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Average gallon of gas now $5, GasBuddy finds

The gas-tracking platform confirmed the pricey milestone Thursday after months of rising fuel prices.
Credit: AP
FILE - Gasoline prices are displayed at a gas station in Vernon Hills, Ill., Friday, April 1, 2022. (AP Photo/Nam Y. Huh, File)

WASHINGTON — A gallon of gas in the U.S. costs, on average, $5 for the first time in the nation's history, according to price tracker GasBuddy. 

The platform tracks the price of gas at fuel stations across the U.S., and in 2022 has had increasingly alarming announcements about the national average price as the war in Ukraine and increased demand across the globe have sent prices skyrocketing. 

For months, drivers have felt increasing pain at the pump, with some states such as California seeing prices above $6 per gallon. And as prices reach the $5 mark, they're unlikely to drop sson. 

Americans, largely freed from the constraints of the COVID-19 pandemic, are preparing for summer road trips. 

The high price of oil is the main cause of the biting gasoline prices. A barrel of U.S. benchmark crude was selling for over $100 a barrel Thursday, a price tag that has been climbing throughout the year. 

The high price of oil is largely because many buyers are refusing to purchase Russian oil because of its invasion of Ukraine. The European Union has also set up a major embargo on oil from Russia, which is a major supplier. Those pressures leave less oil to go around.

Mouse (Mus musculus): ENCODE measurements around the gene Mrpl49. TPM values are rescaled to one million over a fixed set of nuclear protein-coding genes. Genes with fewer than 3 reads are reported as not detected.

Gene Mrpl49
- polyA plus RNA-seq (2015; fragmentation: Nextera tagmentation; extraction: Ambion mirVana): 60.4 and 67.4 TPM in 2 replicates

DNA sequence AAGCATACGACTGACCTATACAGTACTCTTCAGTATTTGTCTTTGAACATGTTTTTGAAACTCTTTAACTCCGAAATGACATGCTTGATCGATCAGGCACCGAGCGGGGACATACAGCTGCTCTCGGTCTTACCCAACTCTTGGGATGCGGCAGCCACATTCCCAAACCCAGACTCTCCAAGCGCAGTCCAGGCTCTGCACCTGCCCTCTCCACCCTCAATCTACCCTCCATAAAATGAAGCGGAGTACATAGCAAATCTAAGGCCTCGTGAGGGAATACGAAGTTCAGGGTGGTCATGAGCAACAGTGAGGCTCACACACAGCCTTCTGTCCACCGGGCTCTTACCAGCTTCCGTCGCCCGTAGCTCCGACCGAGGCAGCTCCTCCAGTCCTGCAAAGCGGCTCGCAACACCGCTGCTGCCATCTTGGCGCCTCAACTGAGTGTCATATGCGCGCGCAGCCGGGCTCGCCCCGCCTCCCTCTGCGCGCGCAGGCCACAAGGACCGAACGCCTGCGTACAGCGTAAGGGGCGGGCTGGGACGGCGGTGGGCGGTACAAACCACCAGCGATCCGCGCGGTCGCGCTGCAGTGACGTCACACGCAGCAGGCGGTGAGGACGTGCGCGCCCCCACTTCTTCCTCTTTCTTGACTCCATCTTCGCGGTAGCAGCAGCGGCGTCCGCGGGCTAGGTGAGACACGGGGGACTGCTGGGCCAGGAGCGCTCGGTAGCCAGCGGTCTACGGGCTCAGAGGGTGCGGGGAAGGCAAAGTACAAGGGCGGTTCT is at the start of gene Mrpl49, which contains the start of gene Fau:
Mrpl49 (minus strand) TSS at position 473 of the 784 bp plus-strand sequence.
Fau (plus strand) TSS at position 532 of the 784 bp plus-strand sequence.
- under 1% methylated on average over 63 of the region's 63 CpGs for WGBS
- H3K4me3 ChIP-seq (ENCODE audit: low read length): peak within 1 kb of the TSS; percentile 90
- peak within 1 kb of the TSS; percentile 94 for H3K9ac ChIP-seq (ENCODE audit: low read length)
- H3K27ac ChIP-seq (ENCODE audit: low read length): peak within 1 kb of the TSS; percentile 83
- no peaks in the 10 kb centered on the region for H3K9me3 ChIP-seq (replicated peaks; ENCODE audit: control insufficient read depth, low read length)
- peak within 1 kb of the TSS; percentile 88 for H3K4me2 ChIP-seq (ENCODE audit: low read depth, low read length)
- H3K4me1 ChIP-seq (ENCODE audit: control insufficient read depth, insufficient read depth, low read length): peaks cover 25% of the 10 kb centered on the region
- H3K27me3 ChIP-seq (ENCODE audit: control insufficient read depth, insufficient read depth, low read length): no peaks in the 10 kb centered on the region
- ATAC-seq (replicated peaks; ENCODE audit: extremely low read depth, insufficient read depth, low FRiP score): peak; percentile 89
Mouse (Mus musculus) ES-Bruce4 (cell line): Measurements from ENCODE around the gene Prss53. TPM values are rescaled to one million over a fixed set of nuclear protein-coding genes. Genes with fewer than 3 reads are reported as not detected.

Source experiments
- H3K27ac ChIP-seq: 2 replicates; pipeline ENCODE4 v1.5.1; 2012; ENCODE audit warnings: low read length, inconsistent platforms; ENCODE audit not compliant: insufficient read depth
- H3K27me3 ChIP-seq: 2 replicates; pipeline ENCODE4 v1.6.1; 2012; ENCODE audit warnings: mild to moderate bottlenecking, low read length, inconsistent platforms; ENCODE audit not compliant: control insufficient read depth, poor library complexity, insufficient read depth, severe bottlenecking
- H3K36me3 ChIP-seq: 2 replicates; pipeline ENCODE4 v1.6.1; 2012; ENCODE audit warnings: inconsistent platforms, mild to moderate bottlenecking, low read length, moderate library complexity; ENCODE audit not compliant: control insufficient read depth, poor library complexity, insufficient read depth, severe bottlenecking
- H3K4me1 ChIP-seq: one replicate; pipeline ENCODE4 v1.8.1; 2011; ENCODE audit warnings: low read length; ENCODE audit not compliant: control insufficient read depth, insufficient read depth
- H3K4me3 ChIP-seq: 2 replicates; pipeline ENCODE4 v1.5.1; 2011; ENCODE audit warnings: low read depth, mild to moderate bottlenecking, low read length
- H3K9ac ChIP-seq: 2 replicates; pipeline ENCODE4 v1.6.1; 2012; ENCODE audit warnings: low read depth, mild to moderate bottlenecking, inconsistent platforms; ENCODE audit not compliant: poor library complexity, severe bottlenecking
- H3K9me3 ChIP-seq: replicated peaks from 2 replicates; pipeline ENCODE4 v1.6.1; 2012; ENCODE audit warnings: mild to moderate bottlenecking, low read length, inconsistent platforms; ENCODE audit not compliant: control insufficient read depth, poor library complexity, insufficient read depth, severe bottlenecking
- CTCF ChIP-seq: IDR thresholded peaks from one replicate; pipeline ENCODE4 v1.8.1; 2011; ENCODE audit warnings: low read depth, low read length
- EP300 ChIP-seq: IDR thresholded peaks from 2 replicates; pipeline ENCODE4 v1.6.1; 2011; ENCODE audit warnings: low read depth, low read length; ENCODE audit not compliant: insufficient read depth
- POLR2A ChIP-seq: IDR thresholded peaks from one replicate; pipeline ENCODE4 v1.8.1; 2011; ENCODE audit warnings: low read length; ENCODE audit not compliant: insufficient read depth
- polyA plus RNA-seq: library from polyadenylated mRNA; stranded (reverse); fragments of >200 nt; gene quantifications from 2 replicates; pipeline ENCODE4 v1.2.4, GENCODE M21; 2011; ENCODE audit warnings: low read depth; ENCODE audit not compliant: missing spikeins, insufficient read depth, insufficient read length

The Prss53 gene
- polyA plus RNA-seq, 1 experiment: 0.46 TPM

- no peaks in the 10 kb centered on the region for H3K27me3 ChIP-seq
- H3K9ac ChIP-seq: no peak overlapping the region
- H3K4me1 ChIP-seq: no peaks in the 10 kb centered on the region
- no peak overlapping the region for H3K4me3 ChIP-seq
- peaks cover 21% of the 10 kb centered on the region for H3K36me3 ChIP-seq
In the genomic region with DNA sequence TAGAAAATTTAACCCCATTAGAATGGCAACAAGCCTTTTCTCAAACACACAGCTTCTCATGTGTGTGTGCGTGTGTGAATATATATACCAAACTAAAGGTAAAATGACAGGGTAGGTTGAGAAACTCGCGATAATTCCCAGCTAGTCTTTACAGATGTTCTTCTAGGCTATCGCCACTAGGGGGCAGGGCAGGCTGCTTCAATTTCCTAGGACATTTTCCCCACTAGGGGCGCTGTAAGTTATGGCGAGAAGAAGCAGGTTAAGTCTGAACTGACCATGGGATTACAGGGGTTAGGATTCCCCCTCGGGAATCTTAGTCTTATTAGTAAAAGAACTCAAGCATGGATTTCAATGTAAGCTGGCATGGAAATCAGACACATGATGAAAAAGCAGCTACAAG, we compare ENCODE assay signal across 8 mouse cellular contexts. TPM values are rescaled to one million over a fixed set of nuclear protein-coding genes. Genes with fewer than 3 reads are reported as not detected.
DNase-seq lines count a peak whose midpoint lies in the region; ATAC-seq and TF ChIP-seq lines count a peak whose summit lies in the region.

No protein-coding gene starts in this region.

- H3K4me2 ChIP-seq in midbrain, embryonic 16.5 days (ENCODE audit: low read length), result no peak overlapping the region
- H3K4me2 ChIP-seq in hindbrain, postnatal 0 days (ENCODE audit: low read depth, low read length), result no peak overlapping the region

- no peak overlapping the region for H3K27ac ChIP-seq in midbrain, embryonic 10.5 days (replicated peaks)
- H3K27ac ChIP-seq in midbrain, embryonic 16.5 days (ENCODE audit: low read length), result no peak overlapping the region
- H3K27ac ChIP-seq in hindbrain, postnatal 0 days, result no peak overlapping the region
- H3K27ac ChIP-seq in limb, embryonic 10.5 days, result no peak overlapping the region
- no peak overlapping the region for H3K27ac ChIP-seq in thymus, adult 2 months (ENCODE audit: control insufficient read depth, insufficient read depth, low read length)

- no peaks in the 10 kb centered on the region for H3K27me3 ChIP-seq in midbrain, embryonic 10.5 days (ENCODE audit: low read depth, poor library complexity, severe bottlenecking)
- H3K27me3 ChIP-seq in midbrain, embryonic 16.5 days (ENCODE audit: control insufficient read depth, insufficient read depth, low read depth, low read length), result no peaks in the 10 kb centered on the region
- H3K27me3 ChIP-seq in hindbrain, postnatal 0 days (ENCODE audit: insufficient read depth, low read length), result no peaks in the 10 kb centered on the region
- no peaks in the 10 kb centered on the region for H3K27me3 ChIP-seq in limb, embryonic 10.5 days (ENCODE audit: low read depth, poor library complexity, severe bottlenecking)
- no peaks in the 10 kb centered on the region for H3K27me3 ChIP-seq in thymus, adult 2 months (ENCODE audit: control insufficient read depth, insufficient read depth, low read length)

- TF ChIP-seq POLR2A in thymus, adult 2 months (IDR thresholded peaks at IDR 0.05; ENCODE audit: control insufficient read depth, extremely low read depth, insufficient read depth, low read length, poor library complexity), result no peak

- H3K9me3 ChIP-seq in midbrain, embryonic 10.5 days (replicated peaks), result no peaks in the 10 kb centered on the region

Drivers such as Baxter say they wish the government could step in to help, although few can say what solution that would bring lasting relief.

"There are very few things that a president can do to help lower the cost of oil, and this administration tried to do pretty much everything that it can,” said Andrew Gross, spokesman for AAA, in an interview with the Associated press.

President Joe Biden released oil from the Strategic Petroleum Reserve in November and March, hoping to reduce prices. That helped temporarily, but prices shot back up and stayed stubbornly high.

The prices have surged even more than usual in recent weeks. U.S. gas supplies fell more than a billion gallons since the start of March.  

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